If a client were to ask me, “What is the most innovative design strategy that could make my affordable housing project more sustainable?” What would be my answer? Deciding on ONE thing is like trying to pick my favorite food—can’t do it. But site design is where a sustainable approach begins, so I would start there. Sustainable neighborhoods are built upon connectivity, density, diversity, and an “eyes on the street” approach to architectural design.
I live in a 1908 house in an old neighborhood of Lincoln. It’s a traditional gridded street pattern with alleys. It’s dense, it has a mixture of large historic homes, modest single family and multifamily homes. There’s a lot of shade, there are plenty-big backyards, shallow front yards and because the garage is detached from the house, when I come home after work I see my neighbor when he’s tending his lawn (which is always unless it’s covered in snow). Because of the density, cars park on both sides of the street. This means traffic can’t zoom through the neighborhood because two cars can’t pass unless one pulls over at a break in the parking (like at driveways). The parked cars are a buffer between kids playing in the yard and the traffic. And the large front porches enliven the streetscape with activity—the emphasis as you look down the street is the front porch, not the garage door.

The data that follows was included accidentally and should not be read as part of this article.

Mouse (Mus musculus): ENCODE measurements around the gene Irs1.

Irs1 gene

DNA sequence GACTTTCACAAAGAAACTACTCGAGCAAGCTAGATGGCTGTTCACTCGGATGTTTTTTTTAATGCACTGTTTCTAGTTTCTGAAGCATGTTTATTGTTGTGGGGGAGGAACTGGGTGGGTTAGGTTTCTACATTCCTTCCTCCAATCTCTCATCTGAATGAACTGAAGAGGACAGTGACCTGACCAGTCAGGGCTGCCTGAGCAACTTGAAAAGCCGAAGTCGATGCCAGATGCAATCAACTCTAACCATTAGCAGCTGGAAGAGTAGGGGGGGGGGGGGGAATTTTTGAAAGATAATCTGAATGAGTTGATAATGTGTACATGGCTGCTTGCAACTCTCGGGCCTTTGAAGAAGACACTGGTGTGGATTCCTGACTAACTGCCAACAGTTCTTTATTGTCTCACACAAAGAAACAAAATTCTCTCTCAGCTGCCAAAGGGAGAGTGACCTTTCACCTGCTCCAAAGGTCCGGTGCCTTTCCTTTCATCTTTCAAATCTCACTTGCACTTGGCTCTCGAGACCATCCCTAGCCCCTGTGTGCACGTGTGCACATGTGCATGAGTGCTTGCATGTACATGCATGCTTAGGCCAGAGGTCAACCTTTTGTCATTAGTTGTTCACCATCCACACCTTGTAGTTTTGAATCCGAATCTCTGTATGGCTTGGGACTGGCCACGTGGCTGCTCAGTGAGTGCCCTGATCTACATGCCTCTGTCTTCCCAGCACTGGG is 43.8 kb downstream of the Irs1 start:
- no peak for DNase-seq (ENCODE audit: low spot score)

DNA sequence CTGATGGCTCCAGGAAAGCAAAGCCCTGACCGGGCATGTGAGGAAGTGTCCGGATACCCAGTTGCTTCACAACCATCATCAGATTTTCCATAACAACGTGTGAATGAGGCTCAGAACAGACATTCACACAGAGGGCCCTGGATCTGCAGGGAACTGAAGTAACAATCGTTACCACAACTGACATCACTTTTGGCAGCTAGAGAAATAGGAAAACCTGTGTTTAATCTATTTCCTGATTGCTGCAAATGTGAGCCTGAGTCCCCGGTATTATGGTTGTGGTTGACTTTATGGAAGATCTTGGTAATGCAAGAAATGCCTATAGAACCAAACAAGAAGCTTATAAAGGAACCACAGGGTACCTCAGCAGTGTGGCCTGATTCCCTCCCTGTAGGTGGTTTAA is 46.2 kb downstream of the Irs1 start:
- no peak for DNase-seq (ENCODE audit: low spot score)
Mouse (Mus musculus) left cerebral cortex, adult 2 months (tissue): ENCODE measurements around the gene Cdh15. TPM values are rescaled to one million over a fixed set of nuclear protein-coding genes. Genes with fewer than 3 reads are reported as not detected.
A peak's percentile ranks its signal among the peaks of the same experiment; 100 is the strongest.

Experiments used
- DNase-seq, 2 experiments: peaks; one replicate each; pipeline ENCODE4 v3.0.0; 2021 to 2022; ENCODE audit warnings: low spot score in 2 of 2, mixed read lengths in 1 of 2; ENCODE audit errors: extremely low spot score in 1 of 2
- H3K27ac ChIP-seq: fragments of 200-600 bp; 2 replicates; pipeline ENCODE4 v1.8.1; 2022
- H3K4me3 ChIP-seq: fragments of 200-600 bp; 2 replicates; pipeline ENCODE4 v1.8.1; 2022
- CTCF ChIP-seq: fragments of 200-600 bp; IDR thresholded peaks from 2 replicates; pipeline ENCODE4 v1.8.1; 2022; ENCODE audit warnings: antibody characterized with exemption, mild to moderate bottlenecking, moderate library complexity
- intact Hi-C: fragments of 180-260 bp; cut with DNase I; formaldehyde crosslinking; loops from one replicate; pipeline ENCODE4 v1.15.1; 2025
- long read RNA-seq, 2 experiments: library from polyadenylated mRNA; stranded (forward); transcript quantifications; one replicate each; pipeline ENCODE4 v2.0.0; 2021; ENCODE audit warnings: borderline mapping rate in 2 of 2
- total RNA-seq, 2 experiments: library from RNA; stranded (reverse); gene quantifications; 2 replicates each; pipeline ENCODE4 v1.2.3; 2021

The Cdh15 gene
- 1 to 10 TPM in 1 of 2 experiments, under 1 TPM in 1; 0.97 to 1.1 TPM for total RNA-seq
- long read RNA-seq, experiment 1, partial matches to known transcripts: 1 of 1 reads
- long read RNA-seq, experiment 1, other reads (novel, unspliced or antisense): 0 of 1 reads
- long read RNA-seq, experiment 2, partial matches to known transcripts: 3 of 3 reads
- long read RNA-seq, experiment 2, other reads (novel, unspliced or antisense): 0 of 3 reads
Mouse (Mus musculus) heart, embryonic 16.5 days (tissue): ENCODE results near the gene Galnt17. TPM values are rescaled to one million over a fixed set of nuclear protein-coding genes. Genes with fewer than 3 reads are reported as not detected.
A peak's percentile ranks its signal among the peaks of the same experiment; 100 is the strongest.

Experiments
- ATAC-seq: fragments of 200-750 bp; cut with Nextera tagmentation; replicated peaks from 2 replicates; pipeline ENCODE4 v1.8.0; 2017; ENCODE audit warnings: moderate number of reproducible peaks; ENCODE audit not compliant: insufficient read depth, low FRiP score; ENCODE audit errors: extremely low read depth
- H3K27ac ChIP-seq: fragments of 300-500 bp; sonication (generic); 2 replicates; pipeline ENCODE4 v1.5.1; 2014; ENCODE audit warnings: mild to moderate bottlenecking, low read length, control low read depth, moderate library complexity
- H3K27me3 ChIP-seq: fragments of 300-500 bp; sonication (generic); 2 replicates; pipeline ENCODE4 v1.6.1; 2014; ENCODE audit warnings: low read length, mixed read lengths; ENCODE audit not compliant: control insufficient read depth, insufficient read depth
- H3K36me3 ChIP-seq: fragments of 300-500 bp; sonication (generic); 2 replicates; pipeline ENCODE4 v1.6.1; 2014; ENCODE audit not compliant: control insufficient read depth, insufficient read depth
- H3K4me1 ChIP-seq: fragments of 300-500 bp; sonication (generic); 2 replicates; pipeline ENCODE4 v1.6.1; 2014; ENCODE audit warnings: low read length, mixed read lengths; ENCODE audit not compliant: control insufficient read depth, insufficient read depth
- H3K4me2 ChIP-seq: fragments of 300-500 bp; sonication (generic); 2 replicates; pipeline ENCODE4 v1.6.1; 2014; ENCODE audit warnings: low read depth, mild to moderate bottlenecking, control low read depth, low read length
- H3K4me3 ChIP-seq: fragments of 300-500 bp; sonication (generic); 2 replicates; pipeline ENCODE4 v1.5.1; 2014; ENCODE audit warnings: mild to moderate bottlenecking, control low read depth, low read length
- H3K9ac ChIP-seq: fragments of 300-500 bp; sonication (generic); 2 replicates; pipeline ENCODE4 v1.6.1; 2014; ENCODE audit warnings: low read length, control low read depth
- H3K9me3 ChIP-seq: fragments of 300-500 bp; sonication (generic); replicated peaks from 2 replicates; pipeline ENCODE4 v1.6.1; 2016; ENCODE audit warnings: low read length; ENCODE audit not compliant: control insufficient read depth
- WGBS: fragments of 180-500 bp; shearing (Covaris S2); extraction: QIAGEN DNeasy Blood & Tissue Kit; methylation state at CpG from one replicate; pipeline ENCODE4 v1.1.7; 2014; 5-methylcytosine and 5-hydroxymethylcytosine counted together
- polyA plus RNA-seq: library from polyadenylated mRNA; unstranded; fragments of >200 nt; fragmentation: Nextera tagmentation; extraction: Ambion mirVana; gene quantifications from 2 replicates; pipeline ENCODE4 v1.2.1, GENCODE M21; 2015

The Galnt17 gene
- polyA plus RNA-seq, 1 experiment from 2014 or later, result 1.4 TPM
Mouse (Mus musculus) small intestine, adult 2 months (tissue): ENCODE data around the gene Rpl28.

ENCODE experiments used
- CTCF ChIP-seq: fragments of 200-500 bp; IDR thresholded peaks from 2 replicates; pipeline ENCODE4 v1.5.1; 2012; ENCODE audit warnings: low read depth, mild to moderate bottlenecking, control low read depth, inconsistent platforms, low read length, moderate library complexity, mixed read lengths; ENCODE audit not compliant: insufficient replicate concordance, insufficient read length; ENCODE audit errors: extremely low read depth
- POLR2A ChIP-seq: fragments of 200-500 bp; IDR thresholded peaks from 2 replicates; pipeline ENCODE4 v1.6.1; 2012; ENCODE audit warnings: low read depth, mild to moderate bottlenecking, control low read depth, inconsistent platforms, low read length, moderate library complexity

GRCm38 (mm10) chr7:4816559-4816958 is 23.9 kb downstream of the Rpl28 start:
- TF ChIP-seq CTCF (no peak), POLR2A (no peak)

Awhile back, I heard a speaker from the National Institute of Health report on a study regarding the safety of neighborhoods. If you’re riding your bike in suburbia, you are actually more likely to be hit by a car than if you’re riding your bike in an old neighborhood like mine. Why? Because suburban developments are designed so you can drive your car fast (because you don’t live close to anything you have to drive everywhere which leads to more traffic and the need to have wider roads for cars driving at fast speeds). Cul-de-sacs lead to feeder roads, those lead to 4-lane arterials. You don’t see many bicyclers on those roads, or pedestrians. People driving cars don’t expect to encounter bicyclers. Thus, those hardy souls riding their bikes in these harsh landscapes are more likely to be hit by a car. Wow.
Sustainable neighborhood design also means you can walk to the grocery store, you can walk to work. Your kid can ride their bike to their friend’s house. If you can walk places without fear of crossing a 4-lane, arterial street with traffic racing by at 45-50mph, then you will also be healthier (you will also be healthier because you haven’t been hit by a car!).
So what is the ONE thing we should do to make our neighborhoods more sustainable? We should design them so they are livable—then they will be sustainable. After that, we can look at solar panels, triple-pane windows, and no-VOC interiors for the buildings.